When We Look Back »« Drawing in the Negative Space

Never a Wild Thing

I have an odd confession to make, even odder in that I’m making it on the day of Maurice Sendak’s death. I didn’t like Where the Wild Things Are as a child. I didn’t want anything to do with Max, and the story was somehow…unsavory. I read it, but it never took a place in my heart the way so many books have over my life.

From where I stand now, not liking Max is perfectly understandable. He is everything that is least likable about small children: egotistical, demanding, pointlessly cruel. There isn’t much to like.

Still, that isn’t why the book left me cold. No, that happened because it just flat-out confused me.

There’s an irony for me that child “experts” of the time thought Sendak’s book would be too disturbing for small children because Max was sent to bed alone and without his supper. Frankly, that was the part of the book I understood best. Max was a miserable child and was mildly punished for it. End of story.

Only that was where the story began. Then it went places where I just couldn’t follow.

The miserable child escaped and went on adventures. Monsters didn’t scare him but…but did what he wanted them to do. They listened to him. They put him in charge. They all misbehaved together, joyfully.

Then, despite all that, despite finding a place free from fear and from rules that weren’t made for small children, Max decided he preferred his home. And his home turned out to be a good place to be. The miserable child was rewarded not just with adventures, but with treatment that was better than all of those adventures put together.

It made no sense at all.

I was a far better behaved child than Max, and I got a far worse deal. My punishments weren’t revoked. The monsters that lived in my room would not be stared down. I never got to tell the world how it should work.

I could, perhaps, have taken the lesson that bad behavior was what brought rewards, but I knew, with the kind of knowledge that can only be beaten or ground into you, that that was dangerous thinking. Nothing else, however, could make that book anything but a puzzle.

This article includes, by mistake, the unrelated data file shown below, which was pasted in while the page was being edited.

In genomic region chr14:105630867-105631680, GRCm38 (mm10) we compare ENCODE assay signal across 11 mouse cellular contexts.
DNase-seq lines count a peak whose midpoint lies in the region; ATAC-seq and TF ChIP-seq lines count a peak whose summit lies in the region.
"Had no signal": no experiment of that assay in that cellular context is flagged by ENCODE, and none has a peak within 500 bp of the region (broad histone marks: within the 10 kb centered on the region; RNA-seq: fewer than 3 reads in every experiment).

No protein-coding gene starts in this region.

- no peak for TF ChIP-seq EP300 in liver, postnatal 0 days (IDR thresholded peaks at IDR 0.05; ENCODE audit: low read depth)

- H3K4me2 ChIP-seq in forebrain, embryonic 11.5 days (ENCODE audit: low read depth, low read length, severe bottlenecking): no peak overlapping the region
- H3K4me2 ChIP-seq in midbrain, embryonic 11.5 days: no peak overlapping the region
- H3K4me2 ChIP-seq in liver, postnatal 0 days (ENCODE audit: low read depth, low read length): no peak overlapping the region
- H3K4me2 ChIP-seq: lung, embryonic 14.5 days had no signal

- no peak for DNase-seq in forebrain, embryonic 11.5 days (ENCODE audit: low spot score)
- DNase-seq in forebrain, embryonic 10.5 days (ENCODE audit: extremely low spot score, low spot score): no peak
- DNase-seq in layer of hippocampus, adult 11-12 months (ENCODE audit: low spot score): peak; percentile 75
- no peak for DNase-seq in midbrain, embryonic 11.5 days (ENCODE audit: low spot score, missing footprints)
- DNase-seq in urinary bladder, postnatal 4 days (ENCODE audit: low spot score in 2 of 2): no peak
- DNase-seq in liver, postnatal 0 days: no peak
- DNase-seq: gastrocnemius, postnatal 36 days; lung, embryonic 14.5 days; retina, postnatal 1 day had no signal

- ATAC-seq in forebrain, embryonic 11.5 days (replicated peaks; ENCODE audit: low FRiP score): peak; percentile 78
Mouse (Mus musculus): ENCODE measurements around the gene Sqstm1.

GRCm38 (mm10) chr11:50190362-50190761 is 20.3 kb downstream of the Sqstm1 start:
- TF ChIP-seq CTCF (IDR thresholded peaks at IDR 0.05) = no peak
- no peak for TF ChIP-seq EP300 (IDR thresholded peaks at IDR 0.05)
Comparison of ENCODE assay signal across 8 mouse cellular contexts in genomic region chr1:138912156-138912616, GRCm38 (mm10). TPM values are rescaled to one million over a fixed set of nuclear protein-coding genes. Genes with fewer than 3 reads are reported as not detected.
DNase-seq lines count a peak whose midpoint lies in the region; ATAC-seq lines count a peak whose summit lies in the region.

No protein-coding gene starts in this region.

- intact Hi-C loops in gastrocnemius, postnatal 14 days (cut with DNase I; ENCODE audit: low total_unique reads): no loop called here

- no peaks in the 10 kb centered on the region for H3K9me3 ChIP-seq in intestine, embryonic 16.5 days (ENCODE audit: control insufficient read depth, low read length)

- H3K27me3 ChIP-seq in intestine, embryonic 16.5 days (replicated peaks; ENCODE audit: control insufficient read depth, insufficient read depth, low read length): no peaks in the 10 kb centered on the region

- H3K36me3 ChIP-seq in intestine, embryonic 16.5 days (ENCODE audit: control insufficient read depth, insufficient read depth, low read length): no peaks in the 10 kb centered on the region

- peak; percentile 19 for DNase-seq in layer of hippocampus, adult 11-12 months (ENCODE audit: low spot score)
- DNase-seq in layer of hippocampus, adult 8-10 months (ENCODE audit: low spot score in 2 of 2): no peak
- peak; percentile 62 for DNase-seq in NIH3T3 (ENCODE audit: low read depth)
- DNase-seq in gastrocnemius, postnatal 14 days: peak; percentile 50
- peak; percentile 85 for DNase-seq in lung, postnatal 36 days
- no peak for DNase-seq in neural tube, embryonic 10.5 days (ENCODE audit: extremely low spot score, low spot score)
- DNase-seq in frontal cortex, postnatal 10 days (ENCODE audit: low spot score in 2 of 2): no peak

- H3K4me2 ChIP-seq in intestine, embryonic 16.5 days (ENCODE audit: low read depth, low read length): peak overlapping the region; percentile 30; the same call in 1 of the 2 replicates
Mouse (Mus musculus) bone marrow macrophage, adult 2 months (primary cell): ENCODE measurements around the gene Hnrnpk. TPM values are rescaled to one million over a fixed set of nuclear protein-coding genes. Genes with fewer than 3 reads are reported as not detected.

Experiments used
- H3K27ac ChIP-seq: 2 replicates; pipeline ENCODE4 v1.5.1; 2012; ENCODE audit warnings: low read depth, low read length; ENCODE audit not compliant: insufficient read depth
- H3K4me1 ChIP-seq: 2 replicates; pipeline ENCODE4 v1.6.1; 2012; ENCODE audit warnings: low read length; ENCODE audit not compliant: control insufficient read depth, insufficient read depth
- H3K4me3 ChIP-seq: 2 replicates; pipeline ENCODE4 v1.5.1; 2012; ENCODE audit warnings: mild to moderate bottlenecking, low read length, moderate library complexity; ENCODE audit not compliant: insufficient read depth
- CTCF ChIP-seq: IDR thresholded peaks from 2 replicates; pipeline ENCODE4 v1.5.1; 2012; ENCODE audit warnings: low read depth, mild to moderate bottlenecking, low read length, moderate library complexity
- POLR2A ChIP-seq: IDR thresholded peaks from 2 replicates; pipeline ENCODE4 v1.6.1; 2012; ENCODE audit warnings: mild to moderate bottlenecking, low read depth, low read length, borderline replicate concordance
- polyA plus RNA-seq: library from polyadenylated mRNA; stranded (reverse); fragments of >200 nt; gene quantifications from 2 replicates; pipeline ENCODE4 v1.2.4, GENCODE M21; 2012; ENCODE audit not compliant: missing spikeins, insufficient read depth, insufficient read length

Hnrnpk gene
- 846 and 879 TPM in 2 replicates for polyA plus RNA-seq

Nothing but time and the perspective to understand that what confused me was exactly the point of the book. Yes, small children are horrid little monsters in many ways. No, that shouldn’t mean that their inability to act like adults should cost them dearly and continually. Even at their worst, they should still be loved, in obvious ways.

It turns out to be a very good book. The limitations were all in me and in my circumstances. Somehow, that makes me extra sad today.

Comments

  1. says

    I am sorry that you are extra sad today. I didn’t have much of a refuge or safe place either but still found those monsters so fascinating when I first read that book. It wasn’t until I saw my own sons reading and responding to that book that I understood Sendak’s genius in remembering how out of control a child can feel–behaviorally, physically, emotionally, mentally–and how he created a world that the child controlled, only for the child to find that he wanted to return to that safe, structured place he came from. In a way, it makes me sad to understand that because that place scarcely exists for many children.

  2. says

    A lot of Sendak’s work is about the control issues that little children face. Even a simple counting story like “One was johnny” is really all about Johnny asserting his control over his own space over the array of interlopers that invade it.

    WWWTA isn’t my favorite anyways, it’s “In the Night Kitchen”. gonna read that one to the Grommit tonight.

  3. says

    Although my reaction to “Where the Wild Things are” was different (actually, I never had the book. We only read it in kindergarten and it kind of drifted in and out of my memory for years until I re-discovered it), I can relate so much to the rest of your experience.
    Being angry was never something that I was allowed to be. Being angry meant that I needed to come to my senses, see the error of my ways and apologize and damn how hard it is dealing with me because actually, what’s wrong with me anyway?
    It took me a complete breakdown, therapy and the Pharyngula Horde (thank you, folks) to realize that if I am angry that it’s because I have a reason to be, not because I’m broken and need to be fixed.
    There’s a saying about children:
    Love them the most when they deserve it the least.
    Whatever my kids have done, once I’ve calmed down (yes, I’m allowed to be angry, too) I make sure to go to them, relate to them, hold them, make them feel safe in my love.
    Probably no cake, though.

  4. says

    So…here’s the entirety of what I got out of “Where The Wild Things Are”: Monsters, like on Sesame Street, are not scary.

  5. says

    Am I the only one who sees the “escape” and “adventure” as a metaphor? I’m thinking the whole “king of the monsters” thing happened inside Max’s head. Yeah, it was a journey, an adventure, but it was an internal journey, Max learning to rule over his own “monsters”.

  6. says

    WMDKitty, I definitely saw it as an internal journey, but I didn’t see it as a metaphor. Of course, that has no bearing on what Sendak meant. :)

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